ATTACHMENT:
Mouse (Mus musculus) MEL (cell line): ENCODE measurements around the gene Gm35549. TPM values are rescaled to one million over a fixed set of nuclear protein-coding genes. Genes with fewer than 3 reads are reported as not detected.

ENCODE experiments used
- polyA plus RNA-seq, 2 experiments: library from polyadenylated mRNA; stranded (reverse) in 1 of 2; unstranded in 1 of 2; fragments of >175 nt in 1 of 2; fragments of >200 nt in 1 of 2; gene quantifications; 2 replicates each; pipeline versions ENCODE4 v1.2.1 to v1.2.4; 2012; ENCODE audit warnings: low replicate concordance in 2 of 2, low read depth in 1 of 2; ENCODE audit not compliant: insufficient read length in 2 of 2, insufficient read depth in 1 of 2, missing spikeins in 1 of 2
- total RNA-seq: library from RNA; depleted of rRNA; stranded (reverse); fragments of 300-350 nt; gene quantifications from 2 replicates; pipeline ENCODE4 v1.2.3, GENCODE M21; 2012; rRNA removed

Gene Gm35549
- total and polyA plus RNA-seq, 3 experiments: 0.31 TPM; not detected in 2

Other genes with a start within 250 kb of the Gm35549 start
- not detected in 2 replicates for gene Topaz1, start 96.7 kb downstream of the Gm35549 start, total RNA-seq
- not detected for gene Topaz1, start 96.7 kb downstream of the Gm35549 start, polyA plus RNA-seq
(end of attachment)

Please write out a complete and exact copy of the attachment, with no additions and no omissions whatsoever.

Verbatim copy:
Mouse (Mus musculus) MEL (cell line): ENCODE measurements around the gene Gm35549. TPM values are rescaled to one million over a fixed set of nuclear protein-coding genes. Genes with fewer than 3 reads are reported as not detected.

ENCODE experiments used
- polyA plus RNA-seq, 2 experiments: library from polyadenylated mRNA; stranded (reverse) in 1 of 2; unstranded in 1 of 2; fragments of >175 nt in 1 of 2; fragments of >200 nt in 1 of 2; gene quantifications; 2 replicates each; pipeline versions ENCODE4 v1.2.1 to v1.2.4; 2012; ENCODE audit warnings: low replicate concordance in 2 of 2, low read depth in 1 of 2; ENCODE audit not compliant: insufficient read length in 2 of 2, insufficient read depth in 1 of 2, missing spikeins in 1 of 2
- total RNA-seq: library from RNA; depleted of rRNA; stranded (reverse); fragments of 300-350 nt; gene quantifications from 2 replicates; pipeline ENCODE4 v1.2.3, GENCODE M21; 2012; rRNA removed

Gene Gm35549
- total and polyA plus RNA-seq, 3 experiments: 0.31 TPM; not detected in 2

Other genes with a start within 250 kb of the Gm35549 start
- not detected in 2 replicates for gene Topaz1, start 96.7 kb downstream of the Gm35549 start, total RNA-seq
- not detected for gene Topaz1, start 96.7 kb downstream of the Gm35549 start, polyA plus RNA-seq